Khurasan's tentacles star beasts are on the menu today.  Those arms look really wormy, so I painted them worm brown.  Instead of a green slime beast, I also went with a white hairy thing with brightly colored feathers.  Those feathers make it look like these guys are wearing bright skirts, though.  So if you ever pick these boys up to menace your own pulp heroes...stick with the classics.

On the other hand, the first thing my daughter said when she saw them was, "Oh, I like the feathers."  So I must be doing something right.

Next up, Pocketmunda terrain...

Saturday, January 12, 2013

Moving on...

The big rocket served us well, and will continue to do so in the days to come.  But it's been a project almost 4 months in the making, and I'm getting a little eager to move on to something more traditional.  S'okay, though, because it's done enough for government work, and it meets my criteria - I've played two games on it, so I'm free to move on.  Before I dive into the new stuff, though, here's a last look and the semi-final rocket in all of its 15mm glory:

Thanks for watching along, and all the encouragement and feedback.  It really helps keep me motivated.  Don't be surprised if we revisit the rocket later; I can see three blank rooms that need filling with bunks, hydroponics, and *mumble mumble* something spacey *mumble.  I'd also like to get some slick little one-seater canons to put on those small side pods.  Oh, and the bottom floor on that last picture would make a great shuttle bay, if I can find a suitable figure.  That hole in the middle floor need a railing, and...well, you get the idea.

Next up, more Pocketmunda terrain.

Thursday, January 10, 2013

Game On! Not-romunda

This past weekend I finally had everything in place to introduce my son to the glories of Necromunda by way of 15mm figures and the great big ISS Major Tom.  The process was fairly painless as the boy has a firm grounding in the basics of the GW game engine through 5e/6e Warhammer 40k.  Which meant that it only took five minutes to cover the 2e wrinkles and skirmish-specific rules for Necromunda.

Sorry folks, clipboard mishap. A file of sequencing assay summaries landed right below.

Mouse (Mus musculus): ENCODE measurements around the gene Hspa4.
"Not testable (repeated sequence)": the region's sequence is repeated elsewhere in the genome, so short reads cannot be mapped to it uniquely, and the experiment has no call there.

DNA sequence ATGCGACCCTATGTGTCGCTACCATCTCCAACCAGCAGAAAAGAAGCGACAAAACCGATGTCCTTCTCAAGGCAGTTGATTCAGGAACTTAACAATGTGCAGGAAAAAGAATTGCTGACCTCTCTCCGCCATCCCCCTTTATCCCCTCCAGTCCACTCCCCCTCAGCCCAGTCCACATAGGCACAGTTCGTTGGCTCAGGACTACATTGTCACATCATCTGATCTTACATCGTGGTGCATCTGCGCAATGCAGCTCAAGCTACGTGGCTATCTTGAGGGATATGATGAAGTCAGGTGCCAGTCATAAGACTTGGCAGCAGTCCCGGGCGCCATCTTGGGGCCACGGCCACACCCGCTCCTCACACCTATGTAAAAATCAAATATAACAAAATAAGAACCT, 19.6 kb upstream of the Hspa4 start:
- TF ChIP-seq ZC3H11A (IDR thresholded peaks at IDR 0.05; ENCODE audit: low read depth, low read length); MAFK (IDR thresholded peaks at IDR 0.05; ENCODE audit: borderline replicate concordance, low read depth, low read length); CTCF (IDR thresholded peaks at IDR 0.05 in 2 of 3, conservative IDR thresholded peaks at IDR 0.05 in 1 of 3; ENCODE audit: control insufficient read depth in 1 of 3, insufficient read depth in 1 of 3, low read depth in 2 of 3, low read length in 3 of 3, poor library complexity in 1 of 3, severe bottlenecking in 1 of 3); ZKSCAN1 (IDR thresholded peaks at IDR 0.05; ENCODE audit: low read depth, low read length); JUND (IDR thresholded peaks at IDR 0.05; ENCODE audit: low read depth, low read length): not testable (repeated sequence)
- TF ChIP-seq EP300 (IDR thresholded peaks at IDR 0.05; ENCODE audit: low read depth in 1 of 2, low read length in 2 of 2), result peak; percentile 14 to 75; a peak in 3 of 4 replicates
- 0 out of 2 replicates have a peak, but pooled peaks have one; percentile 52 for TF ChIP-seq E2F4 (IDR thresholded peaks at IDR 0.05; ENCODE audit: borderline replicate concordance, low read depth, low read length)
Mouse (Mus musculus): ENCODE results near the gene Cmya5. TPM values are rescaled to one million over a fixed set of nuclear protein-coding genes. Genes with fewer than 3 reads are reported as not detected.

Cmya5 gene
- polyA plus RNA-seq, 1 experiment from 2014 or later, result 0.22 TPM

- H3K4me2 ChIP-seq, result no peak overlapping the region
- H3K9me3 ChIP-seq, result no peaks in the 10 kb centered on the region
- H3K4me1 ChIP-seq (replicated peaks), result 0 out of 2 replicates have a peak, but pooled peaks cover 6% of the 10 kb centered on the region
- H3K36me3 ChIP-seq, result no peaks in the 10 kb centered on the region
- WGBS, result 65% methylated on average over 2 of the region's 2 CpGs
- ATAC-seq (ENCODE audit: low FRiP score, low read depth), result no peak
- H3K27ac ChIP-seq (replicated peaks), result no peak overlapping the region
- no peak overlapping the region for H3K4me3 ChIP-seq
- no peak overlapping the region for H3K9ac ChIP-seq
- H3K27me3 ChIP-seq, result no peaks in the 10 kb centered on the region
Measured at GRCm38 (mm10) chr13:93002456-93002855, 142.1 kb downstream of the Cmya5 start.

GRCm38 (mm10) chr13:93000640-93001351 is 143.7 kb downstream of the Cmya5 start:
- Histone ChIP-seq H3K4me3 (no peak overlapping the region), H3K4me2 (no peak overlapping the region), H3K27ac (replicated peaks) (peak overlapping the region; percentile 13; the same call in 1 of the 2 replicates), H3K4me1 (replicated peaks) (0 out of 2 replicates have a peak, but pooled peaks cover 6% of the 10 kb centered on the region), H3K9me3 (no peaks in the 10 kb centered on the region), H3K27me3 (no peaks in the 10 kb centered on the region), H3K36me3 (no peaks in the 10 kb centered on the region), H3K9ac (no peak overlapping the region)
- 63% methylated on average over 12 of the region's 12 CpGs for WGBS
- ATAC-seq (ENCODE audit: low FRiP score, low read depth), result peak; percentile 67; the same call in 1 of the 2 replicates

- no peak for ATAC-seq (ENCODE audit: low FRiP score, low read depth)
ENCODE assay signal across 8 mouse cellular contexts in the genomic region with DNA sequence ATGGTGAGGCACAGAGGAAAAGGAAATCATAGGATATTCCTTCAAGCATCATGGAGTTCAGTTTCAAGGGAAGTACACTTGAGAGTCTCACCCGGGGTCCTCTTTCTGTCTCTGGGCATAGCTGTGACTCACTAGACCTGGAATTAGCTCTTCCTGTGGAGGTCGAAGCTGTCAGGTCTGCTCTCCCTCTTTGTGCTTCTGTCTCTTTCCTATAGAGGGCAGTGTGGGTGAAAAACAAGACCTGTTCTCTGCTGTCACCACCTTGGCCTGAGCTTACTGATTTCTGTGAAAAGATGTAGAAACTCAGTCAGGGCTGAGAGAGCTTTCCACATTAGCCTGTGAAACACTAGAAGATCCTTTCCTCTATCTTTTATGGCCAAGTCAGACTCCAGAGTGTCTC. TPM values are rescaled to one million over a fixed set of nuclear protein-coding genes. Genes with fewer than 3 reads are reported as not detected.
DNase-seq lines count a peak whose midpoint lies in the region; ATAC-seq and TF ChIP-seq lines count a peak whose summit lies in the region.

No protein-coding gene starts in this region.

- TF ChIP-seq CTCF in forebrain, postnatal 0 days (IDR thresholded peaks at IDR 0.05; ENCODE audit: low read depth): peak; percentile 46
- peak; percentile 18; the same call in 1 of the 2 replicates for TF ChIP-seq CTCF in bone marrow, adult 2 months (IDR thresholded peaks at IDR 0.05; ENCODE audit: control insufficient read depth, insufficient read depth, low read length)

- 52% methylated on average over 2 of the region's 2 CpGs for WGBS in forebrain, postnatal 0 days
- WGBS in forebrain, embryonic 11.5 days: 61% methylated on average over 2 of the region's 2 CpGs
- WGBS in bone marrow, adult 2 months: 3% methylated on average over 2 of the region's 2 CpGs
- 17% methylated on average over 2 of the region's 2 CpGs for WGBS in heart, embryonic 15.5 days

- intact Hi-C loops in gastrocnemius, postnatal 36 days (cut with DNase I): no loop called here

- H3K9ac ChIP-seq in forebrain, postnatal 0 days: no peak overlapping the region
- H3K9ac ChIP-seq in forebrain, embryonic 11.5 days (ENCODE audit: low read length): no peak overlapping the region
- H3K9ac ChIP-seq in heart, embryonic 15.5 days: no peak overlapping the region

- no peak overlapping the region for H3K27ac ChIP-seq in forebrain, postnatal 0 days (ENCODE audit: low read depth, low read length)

To complicate/simplify things one more step, I chucked the whole background and built two gang rosters, one for the mangalorcs and one for the crew of the ship.  Every figure started out WYSIWIG, which meant that the balancing rules requiring X number of gangers, and Y number of heavies went right out the window.  The mangalorcs have three heavies (2 big stubbers and a flamer), and a lot of juves.  Both sides also started with some exotic stuff like flak vests and power swords.  We didn't bother with gang ratings or territories, either.  We just talked through the narrative between the two games we played

Here, my heavy gets the drop on the mangalorcs and makes them pay a heavy price for sneaking on board my ship.  Although the mangalorcs won the game, I did manage to kill one of his heavies and capture another.
So we immediately played through a rescue scenario in which the boy made good use of the vents to get up close to the captive.  He managed to sneak up to the captive and bushwack two of my three guards at the same time.  Unfortunately for him, the now-freed captive ran straight into the mouth of my overwatching heavy who punched him full enough holes that you could use him as a colander.  The captive was freed, but did not live to enjoy his freedom for very long.

In the end, his mangalorcs put a beat down on my boys on the way out of the ship, but in the final analysis the experience favored my crew more than his raiders.  My experience and injury rolls were just what I needed, while he wound up with corpses and liabilities.  Again, we jettisoned the whole territory and gang rating section of the rules, which might balance things out fine for tournament play, but we're just goofing around, so it works for us.

Still and all, he is eager for more, and that's the best a wargaming father could ever ask for.

Wednesday, January 9, 2013


The Big Ship already has a med-tank for fixing Wampa bites, but it needs a medical bunk for less invasive and critical care.  Hence, the med-scan bunk.  This doohickey was built from card stock and wood bits.